44. Memorandum of Conversation1


  • Andrei Gromyko, Soviet Foreign Minister
  • Viktor Sukhodrev, Soviet Foreign Ministry (Interpreter)
  • Secretary Henry A. Kissinger
  • Peter W. Rodman, NSC Staff


  • Middle East; US-GDR relations; Summit preparations; SALT; CSCE; MBFR; Trade; Brezhnev visit to Cuba; Pompidou and Brandt visits to USSR

[After a brief photo opportunity, the conversation began informally in the anteroom.]

[Omitted here is discussion unrelated to SALT II.]

Minister Gromyko: Then, of course, the question will surely arise of strategic arms and a possible new agreement on that score, the question of conversion of the provisional agreement into a permanent one. I recall great conviction and forcefulness with which the President spoke on this, in the summer with General Secretary Brezhnev and in the fall with me.2 We are certainly in favor of such new agreements and arrangements. In fact, General Secretary Brezhnev was emphatic on this with me, and stressed the need to achieve this.

[Page 137]

Secretary Kissinger: But how do we proceed? Because we’re not even in the same framework yet.

Minister Gromyko: We are certainly engaged in a very intensive study of this issue and we have made substantial progress in the formation of our positions in terms of the forthcoming Summit. You know as well as we know that our delegations in Geneva have made no substantive progress, and if you have any thoughts on this. . . .

Secretary Kissinger: We lack a theory of what we’re trying to do. In the first SALT, we had a rough outline in terms of numbers and could work out the details. Now we don’t even have a rough idea of what we want to do.

Minister Gromyko: I would suggest the crux of the matter is not that we lack a theory to guide us in finding practical solutions. I think we have common premises, but we lack practical concepts to convert theory to practice. You said we shouldn’t allow ourselves to be thrown back. We both agree. We proceed from the assumption that we have traversed a very important path in the past by achieving the agreements already signed. For example, we are both in agreement that we are faced with the task of converting the provisional agreement into a permanent one, or else the task of elaborating or covering the provisional one in a new agreement.

Secretary Kissinger: Or extending it, for say ten years.

Minister Gromyko: At least there is no great theoretical difference. The task is to elaborate it to the point of figures.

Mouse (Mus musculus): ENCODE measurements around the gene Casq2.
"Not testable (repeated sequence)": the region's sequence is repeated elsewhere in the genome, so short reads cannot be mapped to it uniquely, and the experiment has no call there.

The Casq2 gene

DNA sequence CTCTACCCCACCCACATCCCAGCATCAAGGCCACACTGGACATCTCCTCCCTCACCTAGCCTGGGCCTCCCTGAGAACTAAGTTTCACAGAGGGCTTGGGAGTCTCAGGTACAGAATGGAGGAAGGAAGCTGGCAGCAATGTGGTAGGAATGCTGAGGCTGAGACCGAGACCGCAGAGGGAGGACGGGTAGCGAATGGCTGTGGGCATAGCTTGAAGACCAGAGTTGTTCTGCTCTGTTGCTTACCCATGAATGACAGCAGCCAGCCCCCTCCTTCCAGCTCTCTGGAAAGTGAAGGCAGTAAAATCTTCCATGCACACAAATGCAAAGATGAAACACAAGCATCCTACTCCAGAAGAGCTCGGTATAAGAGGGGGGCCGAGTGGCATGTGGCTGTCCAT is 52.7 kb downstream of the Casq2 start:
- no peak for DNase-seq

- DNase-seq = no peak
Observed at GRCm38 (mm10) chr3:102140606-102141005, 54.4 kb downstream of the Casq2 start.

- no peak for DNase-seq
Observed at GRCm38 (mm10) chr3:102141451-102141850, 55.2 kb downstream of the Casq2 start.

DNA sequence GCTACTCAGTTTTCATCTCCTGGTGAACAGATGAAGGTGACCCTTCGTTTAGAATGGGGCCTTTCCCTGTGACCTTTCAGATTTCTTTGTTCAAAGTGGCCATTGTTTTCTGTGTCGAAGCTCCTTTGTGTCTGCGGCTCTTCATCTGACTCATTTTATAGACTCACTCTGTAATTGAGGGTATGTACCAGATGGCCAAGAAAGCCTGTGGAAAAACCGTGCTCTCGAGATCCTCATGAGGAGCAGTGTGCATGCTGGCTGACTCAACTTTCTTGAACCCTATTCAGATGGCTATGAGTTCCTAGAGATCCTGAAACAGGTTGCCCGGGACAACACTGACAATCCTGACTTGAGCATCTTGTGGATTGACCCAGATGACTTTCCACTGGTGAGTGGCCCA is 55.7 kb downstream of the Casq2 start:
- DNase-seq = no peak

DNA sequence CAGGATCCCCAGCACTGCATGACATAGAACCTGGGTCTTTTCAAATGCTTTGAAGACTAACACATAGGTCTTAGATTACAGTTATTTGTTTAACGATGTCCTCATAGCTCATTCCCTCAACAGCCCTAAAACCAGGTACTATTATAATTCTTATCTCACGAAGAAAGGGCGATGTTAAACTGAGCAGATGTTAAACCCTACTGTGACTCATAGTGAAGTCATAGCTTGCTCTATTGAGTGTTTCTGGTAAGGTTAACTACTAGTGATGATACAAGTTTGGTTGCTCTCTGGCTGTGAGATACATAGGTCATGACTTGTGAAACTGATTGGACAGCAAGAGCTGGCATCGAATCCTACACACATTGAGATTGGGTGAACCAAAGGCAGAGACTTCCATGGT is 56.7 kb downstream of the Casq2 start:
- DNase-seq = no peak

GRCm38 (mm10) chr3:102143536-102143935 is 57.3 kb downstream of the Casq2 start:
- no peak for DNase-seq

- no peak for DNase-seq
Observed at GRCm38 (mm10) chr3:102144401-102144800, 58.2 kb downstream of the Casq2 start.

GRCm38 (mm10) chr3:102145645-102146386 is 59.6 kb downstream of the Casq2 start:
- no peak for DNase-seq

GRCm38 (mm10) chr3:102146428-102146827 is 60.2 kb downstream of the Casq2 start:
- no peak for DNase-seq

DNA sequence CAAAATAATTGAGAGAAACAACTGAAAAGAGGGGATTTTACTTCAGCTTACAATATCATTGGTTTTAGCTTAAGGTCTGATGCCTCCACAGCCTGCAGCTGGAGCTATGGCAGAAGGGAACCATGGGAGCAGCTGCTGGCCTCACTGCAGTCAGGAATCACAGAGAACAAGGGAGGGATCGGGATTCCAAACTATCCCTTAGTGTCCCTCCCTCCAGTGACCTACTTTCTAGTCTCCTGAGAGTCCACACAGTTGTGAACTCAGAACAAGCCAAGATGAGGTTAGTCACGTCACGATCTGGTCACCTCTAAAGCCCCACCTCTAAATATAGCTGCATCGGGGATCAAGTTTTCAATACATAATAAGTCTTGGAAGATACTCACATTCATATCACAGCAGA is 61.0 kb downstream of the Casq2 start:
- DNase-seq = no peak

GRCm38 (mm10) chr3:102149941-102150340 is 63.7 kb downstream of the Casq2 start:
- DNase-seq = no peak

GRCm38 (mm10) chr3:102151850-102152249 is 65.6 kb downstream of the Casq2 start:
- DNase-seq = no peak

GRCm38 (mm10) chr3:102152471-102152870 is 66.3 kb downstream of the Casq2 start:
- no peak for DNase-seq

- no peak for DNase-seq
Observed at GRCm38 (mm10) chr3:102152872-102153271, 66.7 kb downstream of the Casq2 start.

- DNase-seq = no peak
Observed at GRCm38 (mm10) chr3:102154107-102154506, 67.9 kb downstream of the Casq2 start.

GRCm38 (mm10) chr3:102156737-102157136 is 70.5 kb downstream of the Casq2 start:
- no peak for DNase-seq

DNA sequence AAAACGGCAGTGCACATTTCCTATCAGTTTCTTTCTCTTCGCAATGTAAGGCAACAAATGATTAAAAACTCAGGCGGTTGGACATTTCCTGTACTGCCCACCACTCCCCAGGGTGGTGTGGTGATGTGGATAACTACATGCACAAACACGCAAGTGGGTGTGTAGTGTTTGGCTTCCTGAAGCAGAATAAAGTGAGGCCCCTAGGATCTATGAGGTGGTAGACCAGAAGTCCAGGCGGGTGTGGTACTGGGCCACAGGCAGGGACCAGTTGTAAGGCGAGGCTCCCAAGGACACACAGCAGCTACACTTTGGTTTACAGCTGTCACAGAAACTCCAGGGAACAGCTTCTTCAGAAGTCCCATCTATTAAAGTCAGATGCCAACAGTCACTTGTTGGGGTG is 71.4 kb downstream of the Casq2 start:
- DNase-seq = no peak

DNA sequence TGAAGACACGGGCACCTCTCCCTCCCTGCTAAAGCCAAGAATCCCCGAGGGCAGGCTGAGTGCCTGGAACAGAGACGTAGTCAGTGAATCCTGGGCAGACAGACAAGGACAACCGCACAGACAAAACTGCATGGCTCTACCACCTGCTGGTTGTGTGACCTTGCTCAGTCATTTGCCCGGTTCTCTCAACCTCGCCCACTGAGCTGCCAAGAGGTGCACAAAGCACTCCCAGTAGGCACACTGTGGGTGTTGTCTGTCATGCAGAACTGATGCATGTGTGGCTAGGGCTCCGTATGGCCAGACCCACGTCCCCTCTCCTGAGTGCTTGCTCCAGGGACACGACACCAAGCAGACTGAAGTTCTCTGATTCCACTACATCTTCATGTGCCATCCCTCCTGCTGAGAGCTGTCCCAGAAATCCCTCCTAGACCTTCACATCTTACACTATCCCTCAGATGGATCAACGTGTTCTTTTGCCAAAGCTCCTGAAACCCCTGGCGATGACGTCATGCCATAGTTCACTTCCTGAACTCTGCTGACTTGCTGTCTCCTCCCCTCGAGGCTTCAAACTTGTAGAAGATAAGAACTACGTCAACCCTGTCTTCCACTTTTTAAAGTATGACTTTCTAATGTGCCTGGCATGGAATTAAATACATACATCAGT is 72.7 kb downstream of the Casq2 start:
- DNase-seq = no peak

Secretary Kissinger: And criteria. Have you any ideas?

Minister Gromyko: When you mentioned figures at one time to our Ambassador, you said that you might add something to the considerations you gave. Then you said it was not precisely a promise to give new considerations. Do you have or don’t you have something new, just so we know?

Secretary Kissinger: What figures do you mean?

Minister Gromyko: You mentioned certain figures concerning the Far East, China. You said you might add something—and you even had certain figures—to take into account the Far East. Do you have any precise considerations on this?

Secretary Kissinger: [Picks up briefing papers and reads them to himself]. I just wanted to review some figures. [Reads]. In the context of some limitation on MIRV, for example, if we said that each side had equal throwweight of MIRVs, we might be able to consider some inequality in numbers—not in a permanent but in an extended provisional agreement. For example, if we said you could put MIRVs on . . . The difficulty is that your missiles have more MIRVs—you have four and we have three. Sometimes you have even more than four. Suppose [Page 138] we said the throwweight of MIRVs should be about equal, then you could MIRV somewhat fewer missiles but we could live with some inequality in numbers—including the ones with single warheads. If you MIRV 300 and we MIRV 500, because of the inequality of the number of warheads, then we would not insist on your reducing the overall number of your missiles. You could keep your 1400 and we could keep our 1100—but you would MIRV 300 and we would MIRV 500. We would not ask you to reduce your number.

Minister Gromyko: When you say “extended provisional agreement,” you mean a “reviewed” provisional agreement, or in terms of time?